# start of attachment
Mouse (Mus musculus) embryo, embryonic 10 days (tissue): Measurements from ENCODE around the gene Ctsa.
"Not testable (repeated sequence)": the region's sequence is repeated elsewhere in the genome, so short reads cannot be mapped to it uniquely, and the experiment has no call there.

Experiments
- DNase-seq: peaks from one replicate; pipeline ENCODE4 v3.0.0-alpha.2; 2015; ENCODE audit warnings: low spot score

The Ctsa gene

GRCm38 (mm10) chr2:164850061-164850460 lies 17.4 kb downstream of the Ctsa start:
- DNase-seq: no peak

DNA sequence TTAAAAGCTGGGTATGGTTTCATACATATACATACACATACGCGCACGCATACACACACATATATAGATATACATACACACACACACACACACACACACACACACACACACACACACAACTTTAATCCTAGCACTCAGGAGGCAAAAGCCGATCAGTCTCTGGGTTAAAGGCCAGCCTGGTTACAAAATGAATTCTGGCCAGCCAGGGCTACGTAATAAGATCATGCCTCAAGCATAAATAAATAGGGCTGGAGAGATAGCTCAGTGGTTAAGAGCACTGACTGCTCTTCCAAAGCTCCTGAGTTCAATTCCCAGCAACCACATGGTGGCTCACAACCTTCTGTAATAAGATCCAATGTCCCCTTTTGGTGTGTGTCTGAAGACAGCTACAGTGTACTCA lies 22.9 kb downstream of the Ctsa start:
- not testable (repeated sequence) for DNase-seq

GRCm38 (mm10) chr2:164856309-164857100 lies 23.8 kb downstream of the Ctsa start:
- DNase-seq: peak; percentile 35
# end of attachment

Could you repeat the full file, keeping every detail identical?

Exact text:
Mouse (Mus musculus) embryo, embryonic 10 days (tissue): Measurements from ENCODE around the gene Ctsa.
"Not testable (repeated sequence)": the region's sequence is repeated elsewhere in the genome, so short reads cannot be mapped to it uniquely, and the experiment has no call there.

Experiments
- DNase-seq: peaks from one replicate; pipeline ENCODE4 v3.0.0-alpha.2; 2015; ENCODE audit warnings: low spot score

The Ctsa gene

GRCm38 (mm10) chr2:164850061-164850460 lies 17.4 kb downstream of the Ctsa start:
- DNase-seq: no peak

DNA sequence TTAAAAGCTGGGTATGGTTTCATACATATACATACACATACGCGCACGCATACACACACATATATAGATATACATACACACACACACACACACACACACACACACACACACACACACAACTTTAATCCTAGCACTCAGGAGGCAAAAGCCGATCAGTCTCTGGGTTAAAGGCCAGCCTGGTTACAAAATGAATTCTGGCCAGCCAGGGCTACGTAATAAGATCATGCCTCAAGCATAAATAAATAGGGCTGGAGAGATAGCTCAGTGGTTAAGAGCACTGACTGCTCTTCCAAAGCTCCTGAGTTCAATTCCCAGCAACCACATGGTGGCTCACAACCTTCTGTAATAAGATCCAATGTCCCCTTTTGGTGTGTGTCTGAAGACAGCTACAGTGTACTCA lies 22.9 kb downstream of the Ctsa start:
- not testable (repeated sequence) for DNase-seq

GRCm38 (mm10) chr2:164856309-164857100 lies 23.8 kb downstream of the Ctsa start:
- DNase-seq: peak; percentile 35